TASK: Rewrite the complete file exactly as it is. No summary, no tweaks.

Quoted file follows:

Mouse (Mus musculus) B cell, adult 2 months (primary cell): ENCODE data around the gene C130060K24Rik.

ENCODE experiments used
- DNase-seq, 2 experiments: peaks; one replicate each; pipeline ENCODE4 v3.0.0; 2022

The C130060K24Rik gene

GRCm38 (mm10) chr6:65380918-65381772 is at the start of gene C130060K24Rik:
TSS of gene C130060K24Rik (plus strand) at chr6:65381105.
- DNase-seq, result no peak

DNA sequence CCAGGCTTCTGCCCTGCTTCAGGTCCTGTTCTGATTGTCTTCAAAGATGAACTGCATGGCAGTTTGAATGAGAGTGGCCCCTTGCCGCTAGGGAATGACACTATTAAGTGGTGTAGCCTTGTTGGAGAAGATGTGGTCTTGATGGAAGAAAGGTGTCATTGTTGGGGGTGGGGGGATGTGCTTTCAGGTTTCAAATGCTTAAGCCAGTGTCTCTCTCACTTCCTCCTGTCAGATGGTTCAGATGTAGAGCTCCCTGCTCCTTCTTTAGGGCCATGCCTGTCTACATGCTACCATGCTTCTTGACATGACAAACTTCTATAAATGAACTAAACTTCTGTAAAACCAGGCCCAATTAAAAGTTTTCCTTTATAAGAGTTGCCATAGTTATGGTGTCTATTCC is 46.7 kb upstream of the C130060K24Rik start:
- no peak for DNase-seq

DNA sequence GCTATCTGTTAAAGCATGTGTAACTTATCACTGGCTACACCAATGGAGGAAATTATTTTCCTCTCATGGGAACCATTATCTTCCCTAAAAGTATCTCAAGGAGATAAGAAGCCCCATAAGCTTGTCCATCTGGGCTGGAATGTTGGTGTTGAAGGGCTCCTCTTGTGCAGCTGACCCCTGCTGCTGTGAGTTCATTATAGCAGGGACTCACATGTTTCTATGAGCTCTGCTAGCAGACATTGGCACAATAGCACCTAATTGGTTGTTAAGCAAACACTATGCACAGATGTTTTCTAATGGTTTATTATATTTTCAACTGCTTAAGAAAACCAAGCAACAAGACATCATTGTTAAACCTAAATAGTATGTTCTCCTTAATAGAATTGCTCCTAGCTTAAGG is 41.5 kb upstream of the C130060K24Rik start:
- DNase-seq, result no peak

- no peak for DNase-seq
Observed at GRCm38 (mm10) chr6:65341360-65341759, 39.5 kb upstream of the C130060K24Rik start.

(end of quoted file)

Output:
Mouse (Mus musculus) B cell, adult 2 months (primary cell): ENCODE data around the gene C130060K24Rik.

ENCODE experiments used
- DNase-seq, 2 experiments: peaks; one replicate each; pipeline ENCODE4 v3.0.0; 2022

The C130060K24Rik gene

GRCm38 (mm10) chr6:65380918-65381772 is at the start of gene C130060K24Rik:
TSS of gene C130060K24Rik (plus strand) at chr6:65381105.
- DNase-seq, result no peak

DNA sequence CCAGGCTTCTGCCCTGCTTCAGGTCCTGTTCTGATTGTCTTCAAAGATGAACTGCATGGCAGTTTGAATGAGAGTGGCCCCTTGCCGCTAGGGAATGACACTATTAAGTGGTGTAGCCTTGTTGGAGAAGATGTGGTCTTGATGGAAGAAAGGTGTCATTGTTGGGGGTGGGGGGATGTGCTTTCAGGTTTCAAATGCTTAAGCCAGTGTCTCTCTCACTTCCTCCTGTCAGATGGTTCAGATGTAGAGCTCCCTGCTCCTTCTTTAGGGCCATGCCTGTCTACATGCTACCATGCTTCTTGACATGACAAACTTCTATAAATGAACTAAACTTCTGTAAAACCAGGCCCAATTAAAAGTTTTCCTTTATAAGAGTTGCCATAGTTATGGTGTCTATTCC is 46.7 kb upstream of the C130060K24Rik start:
- no peak for DNase-seq

DNA sequence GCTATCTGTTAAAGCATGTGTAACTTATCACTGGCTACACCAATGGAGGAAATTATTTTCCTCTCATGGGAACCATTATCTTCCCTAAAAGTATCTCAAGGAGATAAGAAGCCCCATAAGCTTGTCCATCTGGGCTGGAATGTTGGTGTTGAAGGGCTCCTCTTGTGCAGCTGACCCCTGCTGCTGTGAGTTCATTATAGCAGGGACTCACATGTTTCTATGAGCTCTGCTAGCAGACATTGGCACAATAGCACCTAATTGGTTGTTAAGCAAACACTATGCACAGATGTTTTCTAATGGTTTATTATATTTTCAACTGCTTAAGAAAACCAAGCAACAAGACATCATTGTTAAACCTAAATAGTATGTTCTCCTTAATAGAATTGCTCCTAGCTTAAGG is 41.5 kb upstream of the C130060K24Rik start:
- DNase-seq, result no peak

- no peak for DNase-seq
Observed at GRCm38 (mm10) chr6:65341360-65341759, 39.5 kb upstream of the C130060K24Rik start.